I hate being told when to laugh. I hate when a story grabs me by the elbow and drags me towards the joke, pointing at it the whole way, shouting, "See?" With that in mind, here's my copy of Fluke by Christopher Moore:
Incidentally, how can someone be as well hidden as that New York Times blurb suggests Moore is and still be a "national bestseller"? I've always been interested in the presentation of books: the blurbs, cover designs, review snippets, etc. Fluke isn't the prettiest book I've seen, but I do like that Moore's books have a unity in their presentation, and this volume looks like it's meant to sit alongside the copy of Lamb I picked up a few years back. Lamb, though flawed, was an enjoyable read, and I expected the same of Fluke.Fluke: Or, I Know Why the Winged Whale Sings starts with marine biologist Nate Quinn studying humpback whales when, all of a sudden, he sees one with "Bite me" written across its tail. Crazy, right? Don't you want to slap you knee just thinking about it? Good thing, because this irreverent whale jump starts a whole series of increasingly odd events until things take a turn for the science fictional.
It's this turn that seems to bother people in other reviews I've read, but I thought it was intriguing, and Moore deserves credit for describing these otherworldly elements as quickly and effectively as he does. Worldbuilding can easily weigh a novel down, especially when it begins over one hundred pages in. Instead I felt that, after wandering around giggling at itself for fifteen chapters, Fluke was finally going somewhere.
However, the vast majority of the story goes by with little to no real conflict and, once the danger finally presents itself, it disappears shortly afterwards doing almost no damage whatsoever. It feels like something really cool could have happened here, but we wound up with an otherwise decent yarn truncated by a clunky, poorly-tied knot. Everything is fine. Everything always was, for the most part, fine.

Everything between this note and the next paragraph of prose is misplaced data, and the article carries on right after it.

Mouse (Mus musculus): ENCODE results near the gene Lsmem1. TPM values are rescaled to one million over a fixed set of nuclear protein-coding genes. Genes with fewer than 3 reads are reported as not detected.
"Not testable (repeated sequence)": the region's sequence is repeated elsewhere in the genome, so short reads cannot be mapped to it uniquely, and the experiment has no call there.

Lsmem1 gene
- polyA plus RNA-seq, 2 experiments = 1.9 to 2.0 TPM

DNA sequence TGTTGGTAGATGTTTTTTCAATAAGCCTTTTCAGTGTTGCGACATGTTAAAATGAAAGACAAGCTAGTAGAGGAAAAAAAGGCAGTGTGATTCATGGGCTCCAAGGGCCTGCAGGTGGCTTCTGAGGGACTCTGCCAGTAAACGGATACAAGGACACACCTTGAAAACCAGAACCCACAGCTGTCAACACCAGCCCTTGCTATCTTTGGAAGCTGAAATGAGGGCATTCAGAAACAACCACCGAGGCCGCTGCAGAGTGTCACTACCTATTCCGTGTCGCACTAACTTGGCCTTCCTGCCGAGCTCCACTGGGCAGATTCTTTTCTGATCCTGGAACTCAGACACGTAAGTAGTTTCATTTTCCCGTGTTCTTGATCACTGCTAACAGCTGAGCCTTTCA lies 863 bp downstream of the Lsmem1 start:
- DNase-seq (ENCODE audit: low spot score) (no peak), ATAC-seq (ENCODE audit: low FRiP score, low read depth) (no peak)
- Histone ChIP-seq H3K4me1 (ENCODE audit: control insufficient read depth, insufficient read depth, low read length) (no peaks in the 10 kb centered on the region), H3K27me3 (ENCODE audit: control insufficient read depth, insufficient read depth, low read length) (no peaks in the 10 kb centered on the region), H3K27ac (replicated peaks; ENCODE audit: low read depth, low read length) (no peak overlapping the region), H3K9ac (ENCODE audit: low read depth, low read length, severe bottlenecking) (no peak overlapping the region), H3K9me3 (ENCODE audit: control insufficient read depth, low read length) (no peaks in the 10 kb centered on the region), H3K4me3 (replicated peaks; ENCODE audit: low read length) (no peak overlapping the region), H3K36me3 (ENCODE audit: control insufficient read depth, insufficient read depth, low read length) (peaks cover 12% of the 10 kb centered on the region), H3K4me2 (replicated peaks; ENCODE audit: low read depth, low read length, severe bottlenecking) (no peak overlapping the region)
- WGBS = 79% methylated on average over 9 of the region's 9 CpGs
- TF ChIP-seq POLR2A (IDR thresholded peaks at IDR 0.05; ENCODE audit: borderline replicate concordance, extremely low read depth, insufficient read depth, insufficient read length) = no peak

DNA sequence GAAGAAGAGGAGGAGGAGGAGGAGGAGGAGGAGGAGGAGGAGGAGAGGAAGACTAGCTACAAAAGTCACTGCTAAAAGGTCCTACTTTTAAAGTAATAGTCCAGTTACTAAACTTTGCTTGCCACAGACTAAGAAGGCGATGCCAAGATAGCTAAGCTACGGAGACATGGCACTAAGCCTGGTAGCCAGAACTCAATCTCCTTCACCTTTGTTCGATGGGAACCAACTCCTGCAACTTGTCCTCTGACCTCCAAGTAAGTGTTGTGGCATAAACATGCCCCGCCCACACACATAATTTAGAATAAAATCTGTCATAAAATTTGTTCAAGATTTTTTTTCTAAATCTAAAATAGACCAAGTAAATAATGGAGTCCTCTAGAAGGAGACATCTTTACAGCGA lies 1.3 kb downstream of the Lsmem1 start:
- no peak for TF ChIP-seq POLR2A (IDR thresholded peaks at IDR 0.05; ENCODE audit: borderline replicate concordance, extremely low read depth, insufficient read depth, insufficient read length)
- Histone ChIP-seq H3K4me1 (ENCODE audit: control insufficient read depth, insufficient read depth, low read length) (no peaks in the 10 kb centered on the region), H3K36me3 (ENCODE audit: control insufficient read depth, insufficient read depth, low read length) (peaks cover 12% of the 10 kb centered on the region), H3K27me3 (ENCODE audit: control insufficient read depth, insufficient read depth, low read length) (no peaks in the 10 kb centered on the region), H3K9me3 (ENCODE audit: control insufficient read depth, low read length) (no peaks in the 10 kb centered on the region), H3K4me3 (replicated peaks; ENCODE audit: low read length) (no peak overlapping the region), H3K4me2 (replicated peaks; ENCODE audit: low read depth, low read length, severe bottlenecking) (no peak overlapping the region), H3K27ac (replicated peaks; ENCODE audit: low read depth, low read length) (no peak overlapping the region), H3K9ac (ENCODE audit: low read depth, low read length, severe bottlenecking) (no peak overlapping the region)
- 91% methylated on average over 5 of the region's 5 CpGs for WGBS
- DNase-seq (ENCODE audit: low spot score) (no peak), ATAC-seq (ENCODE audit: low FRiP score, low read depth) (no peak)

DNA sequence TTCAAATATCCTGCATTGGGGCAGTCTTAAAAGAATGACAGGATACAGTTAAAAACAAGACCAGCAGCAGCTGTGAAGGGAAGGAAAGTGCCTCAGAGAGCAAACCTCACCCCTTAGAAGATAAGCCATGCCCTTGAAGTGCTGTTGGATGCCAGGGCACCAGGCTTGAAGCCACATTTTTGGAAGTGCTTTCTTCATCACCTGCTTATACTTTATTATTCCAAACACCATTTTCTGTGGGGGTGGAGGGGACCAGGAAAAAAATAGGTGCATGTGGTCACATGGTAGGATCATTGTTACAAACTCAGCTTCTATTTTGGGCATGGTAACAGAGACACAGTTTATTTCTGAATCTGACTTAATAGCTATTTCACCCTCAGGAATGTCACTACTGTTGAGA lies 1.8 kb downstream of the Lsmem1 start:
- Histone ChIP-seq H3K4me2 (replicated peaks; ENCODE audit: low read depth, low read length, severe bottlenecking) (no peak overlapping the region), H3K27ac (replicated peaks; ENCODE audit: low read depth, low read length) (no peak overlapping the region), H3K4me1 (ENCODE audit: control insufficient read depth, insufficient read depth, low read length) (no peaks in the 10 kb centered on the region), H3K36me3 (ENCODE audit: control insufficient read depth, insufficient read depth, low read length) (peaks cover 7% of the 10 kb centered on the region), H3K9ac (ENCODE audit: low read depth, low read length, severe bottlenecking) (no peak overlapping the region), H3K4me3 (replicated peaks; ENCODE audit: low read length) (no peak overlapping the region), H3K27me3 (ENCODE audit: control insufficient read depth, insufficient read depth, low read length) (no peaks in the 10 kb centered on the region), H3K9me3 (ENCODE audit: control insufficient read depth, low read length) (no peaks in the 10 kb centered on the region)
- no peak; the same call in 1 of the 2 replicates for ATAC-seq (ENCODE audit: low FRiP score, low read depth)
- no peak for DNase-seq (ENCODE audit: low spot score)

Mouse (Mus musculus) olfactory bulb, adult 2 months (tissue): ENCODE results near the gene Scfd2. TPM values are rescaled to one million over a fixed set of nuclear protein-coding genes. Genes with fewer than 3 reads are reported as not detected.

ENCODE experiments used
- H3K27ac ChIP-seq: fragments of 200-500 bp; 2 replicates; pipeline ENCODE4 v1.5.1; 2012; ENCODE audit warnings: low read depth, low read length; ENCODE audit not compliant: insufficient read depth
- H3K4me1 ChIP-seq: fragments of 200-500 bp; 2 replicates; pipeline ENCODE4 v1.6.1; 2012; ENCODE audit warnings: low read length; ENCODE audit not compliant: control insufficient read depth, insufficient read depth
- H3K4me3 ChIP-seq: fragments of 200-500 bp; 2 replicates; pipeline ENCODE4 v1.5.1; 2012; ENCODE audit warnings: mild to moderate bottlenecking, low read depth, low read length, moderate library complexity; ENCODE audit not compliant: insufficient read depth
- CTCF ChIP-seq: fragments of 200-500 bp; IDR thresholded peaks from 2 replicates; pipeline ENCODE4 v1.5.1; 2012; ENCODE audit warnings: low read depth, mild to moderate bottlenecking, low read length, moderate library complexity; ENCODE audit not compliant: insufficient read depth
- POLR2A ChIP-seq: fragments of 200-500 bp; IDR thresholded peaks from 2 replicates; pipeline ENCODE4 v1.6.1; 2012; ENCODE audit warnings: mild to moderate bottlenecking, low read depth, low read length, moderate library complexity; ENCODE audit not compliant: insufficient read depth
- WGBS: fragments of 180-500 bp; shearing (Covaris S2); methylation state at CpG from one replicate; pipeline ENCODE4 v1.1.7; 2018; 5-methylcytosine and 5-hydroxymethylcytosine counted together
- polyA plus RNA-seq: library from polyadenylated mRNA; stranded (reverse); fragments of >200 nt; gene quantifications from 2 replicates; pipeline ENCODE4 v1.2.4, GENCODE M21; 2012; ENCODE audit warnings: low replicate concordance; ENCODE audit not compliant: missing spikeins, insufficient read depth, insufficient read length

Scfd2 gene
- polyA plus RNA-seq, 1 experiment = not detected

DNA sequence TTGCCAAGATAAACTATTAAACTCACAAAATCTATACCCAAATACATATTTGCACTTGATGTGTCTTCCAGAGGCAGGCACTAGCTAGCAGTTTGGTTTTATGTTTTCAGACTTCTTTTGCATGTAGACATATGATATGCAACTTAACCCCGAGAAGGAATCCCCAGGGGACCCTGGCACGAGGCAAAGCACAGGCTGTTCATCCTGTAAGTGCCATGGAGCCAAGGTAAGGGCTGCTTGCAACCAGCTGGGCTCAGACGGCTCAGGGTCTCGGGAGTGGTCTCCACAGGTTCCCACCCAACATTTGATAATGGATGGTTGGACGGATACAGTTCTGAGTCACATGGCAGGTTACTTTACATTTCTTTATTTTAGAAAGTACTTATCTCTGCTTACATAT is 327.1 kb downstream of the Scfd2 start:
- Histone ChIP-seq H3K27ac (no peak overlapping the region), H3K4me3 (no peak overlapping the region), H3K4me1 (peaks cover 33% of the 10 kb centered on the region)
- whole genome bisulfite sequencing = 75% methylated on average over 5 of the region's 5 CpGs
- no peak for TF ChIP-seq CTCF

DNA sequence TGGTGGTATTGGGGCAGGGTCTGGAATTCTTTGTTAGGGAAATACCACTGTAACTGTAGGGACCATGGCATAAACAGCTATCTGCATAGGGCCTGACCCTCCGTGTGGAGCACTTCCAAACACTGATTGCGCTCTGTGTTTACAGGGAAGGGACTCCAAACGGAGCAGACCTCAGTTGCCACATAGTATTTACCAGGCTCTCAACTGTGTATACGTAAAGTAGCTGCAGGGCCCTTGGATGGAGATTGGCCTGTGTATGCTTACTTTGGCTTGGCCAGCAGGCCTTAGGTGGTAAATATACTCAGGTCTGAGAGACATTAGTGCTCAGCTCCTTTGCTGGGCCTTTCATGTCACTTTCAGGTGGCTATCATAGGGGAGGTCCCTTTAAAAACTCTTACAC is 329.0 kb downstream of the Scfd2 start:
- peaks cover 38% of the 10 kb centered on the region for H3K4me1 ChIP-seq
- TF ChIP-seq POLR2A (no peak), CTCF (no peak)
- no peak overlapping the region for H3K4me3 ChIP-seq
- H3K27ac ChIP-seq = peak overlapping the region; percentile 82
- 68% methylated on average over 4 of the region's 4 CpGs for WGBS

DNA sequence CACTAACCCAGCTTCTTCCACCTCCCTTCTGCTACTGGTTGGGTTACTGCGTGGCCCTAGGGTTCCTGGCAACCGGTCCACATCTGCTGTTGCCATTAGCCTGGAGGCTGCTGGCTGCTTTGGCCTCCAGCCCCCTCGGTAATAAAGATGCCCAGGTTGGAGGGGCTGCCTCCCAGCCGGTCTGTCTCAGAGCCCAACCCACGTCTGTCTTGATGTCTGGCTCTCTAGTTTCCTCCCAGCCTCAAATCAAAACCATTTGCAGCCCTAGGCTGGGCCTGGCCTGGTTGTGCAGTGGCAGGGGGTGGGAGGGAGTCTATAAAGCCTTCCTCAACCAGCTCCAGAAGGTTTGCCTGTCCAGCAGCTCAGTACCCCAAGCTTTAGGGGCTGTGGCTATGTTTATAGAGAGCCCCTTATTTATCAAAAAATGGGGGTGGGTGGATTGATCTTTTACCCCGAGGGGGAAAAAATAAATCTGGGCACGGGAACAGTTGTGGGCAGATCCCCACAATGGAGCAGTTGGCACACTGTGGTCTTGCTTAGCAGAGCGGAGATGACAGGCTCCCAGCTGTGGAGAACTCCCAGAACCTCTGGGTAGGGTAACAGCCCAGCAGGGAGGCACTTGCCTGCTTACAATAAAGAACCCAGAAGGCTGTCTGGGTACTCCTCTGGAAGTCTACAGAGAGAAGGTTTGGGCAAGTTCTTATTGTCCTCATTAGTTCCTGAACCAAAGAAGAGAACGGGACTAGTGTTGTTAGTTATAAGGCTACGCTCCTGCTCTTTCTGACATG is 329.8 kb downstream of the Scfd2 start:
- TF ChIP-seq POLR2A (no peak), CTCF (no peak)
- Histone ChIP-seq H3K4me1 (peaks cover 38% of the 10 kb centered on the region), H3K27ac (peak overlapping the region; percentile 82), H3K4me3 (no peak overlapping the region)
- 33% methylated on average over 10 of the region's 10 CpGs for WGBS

If the characters had been better developed, I think I could have forgiven the plot, but even the protagonist's personality doesn't go anywhere beyond "horny scientist", so the others never stood a chance. There's the "loyal friend", the "sexy assistant", and the "comedic relief" who, admittedly, does make me laugh at one point when they pay someone in marijuana and he offers to list this in the expense report as "Nugs, dank". Even towards the end when the sexy assistant has so many things revealed about her at once that, collectively, they cease to be shocking, her personality is resolutely one-dimensional.
What's worse is we never find out why "Bite me" was written on that whale's tail in the first place. We find out how it got there, but never why, and its whole existence is pretty much a red herring. Even so, in the end it was lines like "Shoes off in the whale!"and "In the big picture there be madness" that I could practically feel waggling their eyebrows at me that really left me disappointed.
There were also some jokes about feminism and homosexuality I felt were dismissive (one character becomes a lesbian because she literally gets her fill of dick, then refuses to say anything too nice at her ex-husbands funeral because it may upset her current lover). Overall, I had expected better. Fluke is the worst I've seen from Christopher Moore, and hopefully it stays that way, because I do intend to give him another try. If you're reading this, do you have any recommendations? What, in your opinion, is Moore's best work? What's his worst?